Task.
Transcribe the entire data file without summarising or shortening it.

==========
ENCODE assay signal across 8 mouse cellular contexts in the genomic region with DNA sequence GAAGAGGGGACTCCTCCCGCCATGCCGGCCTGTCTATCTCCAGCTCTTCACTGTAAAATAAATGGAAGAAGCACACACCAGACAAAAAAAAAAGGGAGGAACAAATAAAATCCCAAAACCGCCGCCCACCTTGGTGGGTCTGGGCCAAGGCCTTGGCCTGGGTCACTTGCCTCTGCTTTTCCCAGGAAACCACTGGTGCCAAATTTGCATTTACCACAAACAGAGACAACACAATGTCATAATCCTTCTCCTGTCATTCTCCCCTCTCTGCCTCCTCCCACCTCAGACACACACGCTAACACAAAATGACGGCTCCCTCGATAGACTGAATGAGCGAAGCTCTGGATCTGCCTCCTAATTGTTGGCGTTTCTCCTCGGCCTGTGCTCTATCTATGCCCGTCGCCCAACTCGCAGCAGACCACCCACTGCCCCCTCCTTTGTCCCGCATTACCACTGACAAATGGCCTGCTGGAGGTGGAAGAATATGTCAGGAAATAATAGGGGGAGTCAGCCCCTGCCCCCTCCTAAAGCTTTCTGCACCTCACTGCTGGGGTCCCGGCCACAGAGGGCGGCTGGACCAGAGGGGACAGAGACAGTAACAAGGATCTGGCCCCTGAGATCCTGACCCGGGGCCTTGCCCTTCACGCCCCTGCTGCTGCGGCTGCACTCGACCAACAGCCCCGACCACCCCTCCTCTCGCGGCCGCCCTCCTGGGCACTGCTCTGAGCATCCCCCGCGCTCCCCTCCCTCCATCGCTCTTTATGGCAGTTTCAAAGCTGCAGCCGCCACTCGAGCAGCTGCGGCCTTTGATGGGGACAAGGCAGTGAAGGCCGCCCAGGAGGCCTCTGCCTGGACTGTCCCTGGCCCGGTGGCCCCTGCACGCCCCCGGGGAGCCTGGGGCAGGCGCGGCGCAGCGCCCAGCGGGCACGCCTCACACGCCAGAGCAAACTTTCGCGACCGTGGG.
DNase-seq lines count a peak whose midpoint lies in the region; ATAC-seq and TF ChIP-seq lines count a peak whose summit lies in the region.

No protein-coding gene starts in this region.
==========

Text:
ENCODE assay signal across 8 mouse cellular contexts in the genomic region with DNA sequence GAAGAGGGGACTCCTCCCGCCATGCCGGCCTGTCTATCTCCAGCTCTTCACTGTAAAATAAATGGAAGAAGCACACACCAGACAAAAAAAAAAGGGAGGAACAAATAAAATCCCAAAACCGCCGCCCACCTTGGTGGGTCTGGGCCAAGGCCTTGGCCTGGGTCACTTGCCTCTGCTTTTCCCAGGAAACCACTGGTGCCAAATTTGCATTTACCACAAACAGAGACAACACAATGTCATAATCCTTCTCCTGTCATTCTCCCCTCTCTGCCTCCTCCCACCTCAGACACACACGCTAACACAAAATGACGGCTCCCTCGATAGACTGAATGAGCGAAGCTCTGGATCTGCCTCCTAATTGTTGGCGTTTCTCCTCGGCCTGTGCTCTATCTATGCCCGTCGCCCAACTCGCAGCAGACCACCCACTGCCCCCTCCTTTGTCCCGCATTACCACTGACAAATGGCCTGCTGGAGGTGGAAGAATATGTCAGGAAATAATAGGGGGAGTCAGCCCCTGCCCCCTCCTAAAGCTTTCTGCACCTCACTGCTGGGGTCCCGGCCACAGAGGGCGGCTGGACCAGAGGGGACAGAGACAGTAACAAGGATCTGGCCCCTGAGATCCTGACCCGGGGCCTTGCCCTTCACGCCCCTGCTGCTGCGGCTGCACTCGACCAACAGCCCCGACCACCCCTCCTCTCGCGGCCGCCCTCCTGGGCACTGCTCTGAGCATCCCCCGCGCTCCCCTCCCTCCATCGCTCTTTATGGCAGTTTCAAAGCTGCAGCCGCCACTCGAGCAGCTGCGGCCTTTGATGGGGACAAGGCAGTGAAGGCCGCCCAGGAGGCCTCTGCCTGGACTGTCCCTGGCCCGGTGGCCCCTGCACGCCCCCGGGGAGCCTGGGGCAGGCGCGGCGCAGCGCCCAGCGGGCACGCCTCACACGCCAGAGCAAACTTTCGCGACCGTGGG.
DNase-seq lines count a peak whose midpoint lies in the region; ATAC-seq and TF ChIP-seq lines count a peak whose summit lies in the region.

No protein-coding gene starts in this region.